The 48-year-old will take control of European football's governing body until 2019, after routing rival Michael van Praag by 42 votes to 13 at the election in Athens.
Ceferin has worked in football for over a decade and as head of the Slovenian FA since 2011, but has remained relatively unknown outside of his home country.
Born into a powerful family, Ceferin trained as a lawyer and is a partner in his father's firm.
He is thought to have cleaned up at the vote due to his positioning as a moderating presence between disgruntled smaller associations and powerful bigger associations whose clubs dominate in the Champions League.
Here's where he stands on the key issues.
1. European Super League
The prospect of Europe's biggest powers ditching Uefa to form their own European Super League has resurfaced amidst agitating from the federation's biggest clubs.
A breakaway league would devastate Uefa's power, finances and credibility. Ceferin says he will "do everything that the Super League never happens" and claimed it would lead to "war between Uefa and the clubs".
2. Champions League reforms
A self-styled "robin hood of Uefa" according to a quote provided to Turkish media, Ceferin has committed to sticking up for mid-sized and smaller associations such as his own Slovenian FA against the traditional powerhouses on the continent whose club's pushes for increased power resulted in Uefa agreeing to promise its top four associations four places in the Champions League group stage.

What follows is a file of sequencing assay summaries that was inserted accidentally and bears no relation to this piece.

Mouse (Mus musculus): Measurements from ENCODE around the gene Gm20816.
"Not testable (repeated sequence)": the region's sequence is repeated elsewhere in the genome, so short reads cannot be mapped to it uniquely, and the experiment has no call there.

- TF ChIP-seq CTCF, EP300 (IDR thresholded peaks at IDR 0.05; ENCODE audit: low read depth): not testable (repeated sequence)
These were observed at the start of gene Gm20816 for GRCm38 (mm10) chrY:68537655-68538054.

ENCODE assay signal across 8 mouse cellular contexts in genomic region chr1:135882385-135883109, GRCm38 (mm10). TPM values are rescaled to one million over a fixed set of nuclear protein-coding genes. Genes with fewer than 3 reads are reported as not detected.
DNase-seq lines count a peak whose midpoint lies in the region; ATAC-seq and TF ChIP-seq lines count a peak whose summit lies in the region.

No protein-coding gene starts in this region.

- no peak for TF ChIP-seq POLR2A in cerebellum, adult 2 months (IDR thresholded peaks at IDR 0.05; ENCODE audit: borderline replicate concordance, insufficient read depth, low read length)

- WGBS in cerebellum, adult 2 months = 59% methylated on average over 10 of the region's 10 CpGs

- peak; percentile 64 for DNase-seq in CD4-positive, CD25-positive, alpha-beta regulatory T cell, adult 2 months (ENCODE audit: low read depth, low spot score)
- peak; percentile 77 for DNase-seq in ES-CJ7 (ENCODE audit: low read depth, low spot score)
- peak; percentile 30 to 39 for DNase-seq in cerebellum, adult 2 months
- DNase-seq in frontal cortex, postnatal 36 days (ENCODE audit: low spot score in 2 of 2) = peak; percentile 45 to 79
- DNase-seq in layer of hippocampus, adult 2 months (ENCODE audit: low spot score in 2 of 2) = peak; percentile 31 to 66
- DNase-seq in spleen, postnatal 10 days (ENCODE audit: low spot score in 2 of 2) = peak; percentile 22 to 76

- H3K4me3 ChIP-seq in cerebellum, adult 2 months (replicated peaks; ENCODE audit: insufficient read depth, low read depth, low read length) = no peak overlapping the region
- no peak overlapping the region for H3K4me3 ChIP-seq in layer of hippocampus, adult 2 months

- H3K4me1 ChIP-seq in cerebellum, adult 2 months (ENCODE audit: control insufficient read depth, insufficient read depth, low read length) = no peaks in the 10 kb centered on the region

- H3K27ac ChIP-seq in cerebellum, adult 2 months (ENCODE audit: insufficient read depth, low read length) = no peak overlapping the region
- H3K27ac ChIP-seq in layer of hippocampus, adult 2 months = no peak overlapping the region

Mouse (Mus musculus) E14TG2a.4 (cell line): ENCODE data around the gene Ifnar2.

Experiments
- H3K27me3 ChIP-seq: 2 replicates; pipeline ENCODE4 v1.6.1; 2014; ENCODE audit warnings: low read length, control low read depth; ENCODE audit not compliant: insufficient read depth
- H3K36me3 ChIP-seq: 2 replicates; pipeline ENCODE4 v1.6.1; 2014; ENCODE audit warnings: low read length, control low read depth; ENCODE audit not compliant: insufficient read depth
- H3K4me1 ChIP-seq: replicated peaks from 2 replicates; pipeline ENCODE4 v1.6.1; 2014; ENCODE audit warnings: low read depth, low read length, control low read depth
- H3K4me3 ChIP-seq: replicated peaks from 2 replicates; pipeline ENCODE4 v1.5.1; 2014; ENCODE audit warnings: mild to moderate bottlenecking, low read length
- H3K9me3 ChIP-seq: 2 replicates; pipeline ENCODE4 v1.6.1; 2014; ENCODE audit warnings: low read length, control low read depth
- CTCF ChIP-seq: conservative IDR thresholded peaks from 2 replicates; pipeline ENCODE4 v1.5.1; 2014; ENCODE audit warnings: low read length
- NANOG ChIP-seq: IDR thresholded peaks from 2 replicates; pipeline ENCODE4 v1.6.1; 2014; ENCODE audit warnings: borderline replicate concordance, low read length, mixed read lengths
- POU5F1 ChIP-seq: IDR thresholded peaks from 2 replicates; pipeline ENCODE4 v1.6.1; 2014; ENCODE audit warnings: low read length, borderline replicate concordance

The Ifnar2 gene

Although he hasn't promised to reverse the changes, Ceferin has insisted there should have been greater consultation with clubs before they were introduced and has acknowledged the frustrations from smaller nations — such as Scotland where SPFL chief Neil Doncaster described the changes as leading towards "an NFL-style closed-shop system".
3. European Championship format
Despite receiving criticisms over its long and unwieldy group stage, Ceferin wants to keep the new 24-team European Championship format debuted in France for the first time this summer. Another popular policy amongst smaller associations.
As a relatively fresh faced new kid on the block, Ceferin has styled himself as untouched by the corruption scandals that brought down former president Platini. "I think a lot has to change," he has said. "There needs to be a fresh wind and I'm the right guy."
So far, however, his policies have been typically vague for a football administrator and limited to lines such as "being a role model in good governance and transparency".
5. Financial Fair Play
Uefa's financial fair play (FFP) rules, designed to push clubs to a more sustainable model, have been relaxed in recent years to allow clubs to spend big if they can demonstrate a long-term business plan.
Ceferin, however, may look to roll back such leniency. "FFP should be enforced more strongly because the gap between rich ones and poor ones is wider and wider," ha said following his election. "We have a lot to do."